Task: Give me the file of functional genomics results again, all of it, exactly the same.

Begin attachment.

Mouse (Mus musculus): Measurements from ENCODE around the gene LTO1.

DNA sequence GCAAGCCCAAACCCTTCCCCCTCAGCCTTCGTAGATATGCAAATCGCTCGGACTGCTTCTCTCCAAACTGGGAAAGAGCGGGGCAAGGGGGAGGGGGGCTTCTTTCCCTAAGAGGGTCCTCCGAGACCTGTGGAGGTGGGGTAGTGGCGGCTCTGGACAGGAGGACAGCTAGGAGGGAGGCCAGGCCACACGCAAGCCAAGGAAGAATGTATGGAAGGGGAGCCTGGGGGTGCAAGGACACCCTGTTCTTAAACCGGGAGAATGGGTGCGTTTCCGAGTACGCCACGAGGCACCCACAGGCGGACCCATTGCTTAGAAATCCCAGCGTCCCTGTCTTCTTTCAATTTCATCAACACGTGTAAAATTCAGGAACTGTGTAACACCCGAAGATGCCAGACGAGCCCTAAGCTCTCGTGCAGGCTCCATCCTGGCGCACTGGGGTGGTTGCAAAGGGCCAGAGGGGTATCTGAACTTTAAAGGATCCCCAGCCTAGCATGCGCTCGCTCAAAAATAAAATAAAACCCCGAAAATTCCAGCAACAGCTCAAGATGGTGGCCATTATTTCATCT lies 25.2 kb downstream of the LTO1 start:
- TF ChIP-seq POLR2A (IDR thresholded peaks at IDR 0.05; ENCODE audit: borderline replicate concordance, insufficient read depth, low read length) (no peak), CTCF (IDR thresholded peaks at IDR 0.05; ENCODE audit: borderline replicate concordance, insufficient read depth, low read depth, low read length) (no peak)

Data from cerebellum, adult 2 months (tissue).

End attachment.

Mouse (Mus musculus): Measurements from ENCODE around the gene LTO1.

DNA sequence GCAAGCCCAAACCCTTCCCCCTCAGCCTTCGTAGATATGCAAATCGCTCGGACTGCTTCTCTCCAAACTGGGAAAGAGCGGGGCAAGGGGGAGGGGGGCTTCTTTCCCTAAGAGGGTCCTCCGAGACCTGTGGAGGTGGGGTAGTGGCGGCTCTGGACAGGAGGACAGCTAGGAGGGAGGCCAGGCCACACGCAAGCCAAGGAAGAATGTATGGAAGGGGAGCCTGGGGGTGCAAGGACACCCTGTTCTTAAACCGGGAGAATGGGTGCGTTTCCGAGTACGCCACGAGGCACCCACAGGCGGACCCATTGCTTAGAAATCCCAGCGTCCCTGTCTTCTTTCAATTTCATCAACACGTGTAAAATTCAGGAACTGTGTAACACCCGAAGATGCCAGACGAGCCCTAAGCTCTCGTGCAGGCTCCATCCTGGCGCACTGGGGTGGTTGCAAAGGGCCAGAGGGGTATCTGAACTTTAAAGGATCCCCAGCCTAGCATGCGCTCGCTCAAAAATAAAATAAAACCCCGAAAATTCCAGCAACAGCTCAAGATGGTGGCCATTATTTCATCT lies 25.2 kb downstream of the LTO1 start:
- TF ChIP-seq POLR2A (IDR thresholded peaks at IDR 0.05; ENCODE audit: borderline replicate concordance, insufficient read depth, low read length) (no peak), CTCF (IDR thresholded peaks at IDR 0.05; ENCODE audit: borderline replicate concordance, insufficient read depth, low read depth, low read length) (no peak)

Data from cerebellum, adult 2 months (tissue).